Reflecting on the recent Aussie election and the not-so-recent US presidential election. Then comparing this to what I've learned about democratisation in open source over the last several years. We avoid votes in these projects because a vote means that there is a winner and a loser. If you're on the losing side, your position is now discarded and irrelevant. The situation has been solved by "democracy" but if your position was in the minority the decision is permanent and you're powerless to change it. The only alternatives in open source are to fork or abandon.
The takeaway message is that democracy has a serious flaw - it allows tyranny by the majority against a minority. In governmental elections over time these two sides will be nearly evenly divided so half the population is subject to the ruling party's rules for a few years until they switch sides again, and then the roles are reversed. In each case the ruling party creates legislation favourable to their party and tries to lock it in so that it is difficult or impossible to reverse when the government toggles sides again.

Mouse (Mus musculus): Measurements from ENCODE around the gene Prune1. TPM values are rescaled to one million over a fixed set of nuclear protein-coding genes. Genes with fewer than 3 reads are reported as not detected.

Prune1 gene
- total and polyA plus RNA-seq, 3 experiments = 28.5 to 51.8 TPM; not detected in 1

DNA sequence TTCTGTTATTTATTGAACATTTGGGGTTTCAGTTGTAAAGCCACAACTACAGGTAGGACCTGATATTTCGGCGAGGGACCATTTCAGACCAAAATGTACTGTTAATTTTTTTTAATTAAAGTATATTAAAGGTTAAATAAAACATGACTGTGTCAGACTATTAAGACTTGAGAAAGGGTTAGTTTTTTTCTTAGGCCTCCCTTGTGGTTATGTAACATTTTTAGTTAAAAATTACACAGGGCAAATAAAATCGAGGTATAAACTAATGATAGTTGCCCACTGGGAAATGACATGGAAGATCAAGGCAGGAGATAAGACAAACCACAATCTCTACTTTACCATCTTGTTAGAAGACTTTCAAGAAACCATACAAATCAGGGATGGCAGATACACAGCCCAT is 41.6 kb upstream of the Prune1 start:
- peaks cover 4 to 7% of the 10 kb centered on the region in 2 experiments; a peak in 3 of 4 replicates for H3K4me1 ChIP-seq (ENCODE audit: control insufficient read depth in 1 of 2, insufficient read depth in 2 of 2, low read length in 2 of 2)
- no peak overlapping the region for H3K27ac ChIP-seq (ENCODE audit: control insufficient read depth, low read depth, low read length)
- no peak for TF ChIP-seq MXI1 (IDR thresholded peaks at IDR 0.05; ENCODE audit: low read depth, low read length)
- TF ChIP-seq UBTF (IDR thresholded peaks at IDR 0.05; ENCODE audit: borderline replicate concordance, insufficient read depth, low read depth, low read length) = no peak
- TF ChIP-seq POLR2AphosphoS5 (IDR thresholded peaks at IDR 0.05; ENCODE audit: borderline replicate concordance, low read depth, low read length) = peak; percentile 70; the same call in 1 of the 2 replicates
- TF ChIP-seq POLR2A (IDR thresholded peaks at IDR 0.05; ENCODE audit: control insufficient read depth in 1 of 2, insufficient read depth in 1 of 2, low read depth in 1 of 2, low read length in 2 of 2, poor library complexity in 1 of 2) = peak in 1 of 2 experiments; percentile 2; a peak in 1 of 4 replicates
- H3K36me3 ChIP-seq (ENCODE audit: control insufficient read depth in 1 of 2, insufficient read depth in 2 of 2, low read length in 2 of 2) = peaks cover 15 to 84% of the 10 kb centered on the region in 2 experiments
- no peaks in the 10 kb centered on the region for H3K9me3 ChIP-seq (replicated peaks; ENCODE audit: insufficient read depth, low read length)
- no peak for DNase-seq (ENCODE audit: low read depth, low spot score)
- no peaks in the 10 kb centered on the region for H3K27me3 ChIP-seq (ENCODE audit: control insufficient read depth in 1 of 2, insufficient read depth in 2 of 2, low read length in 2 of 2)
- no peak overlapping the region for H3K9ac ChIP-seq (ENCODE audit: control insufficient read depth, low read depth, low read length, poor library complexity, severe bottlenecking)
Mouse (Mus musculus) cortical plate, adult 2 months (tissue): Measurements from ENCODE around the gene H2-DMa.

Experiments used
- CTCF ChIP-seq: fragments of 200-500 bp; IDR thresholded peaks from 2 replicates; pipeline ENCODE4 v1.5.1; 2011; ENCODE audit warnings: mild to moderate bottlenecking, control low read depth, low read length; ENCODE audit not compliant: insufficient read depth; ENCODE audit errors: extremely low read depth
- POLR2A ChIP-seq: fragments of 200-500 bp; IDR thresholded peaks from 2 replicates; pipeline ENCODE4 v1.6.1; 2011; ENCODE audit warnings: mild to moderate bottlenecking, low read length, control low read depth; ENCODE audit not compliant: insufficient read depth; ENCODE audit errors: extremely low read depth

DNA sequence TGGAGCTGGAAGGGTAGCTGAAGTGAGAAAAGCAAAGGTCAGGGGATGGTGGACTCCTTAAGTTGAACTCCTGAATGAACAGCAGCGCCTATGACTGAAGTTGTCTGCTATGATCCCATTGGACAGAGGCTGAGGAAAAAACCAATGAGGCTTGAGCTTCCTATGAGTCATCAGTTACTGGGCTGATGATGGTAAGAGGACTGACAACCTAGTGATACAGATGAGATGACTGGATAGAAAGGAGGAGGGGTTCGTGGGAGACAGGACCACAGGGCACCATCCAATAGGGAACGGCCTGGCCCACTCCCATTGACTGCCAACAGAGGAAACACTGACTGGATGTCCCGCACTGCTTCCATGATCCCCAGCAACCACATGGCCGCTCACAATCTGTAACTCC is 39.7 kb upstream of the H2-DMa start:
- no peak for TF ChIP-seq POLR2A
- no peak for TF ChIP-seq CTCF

It's difficult to govern fairly based on such a flip-flop system.
I'm not at this time offering an alternative. The only political system that even acknowledges this potentially fatal flaw in democracy is parpolity and it appears to just move the problem to branch nodes rather than infecting the trunk. It's decentralised, which is good in theory, but you could end up with "the Mastodon problem" where nodes with different viewpoints feel they have to isolate themselves from other participants in the system. In sci-fi the "advanced" governments were always "councils of elders" and maybe there's some way to make that work.
I just don't think that representing millions or hundreds of millions of people in a single figurehead who ridicules and is opposed to the aspirations of half the population is the best system that humans can come up with.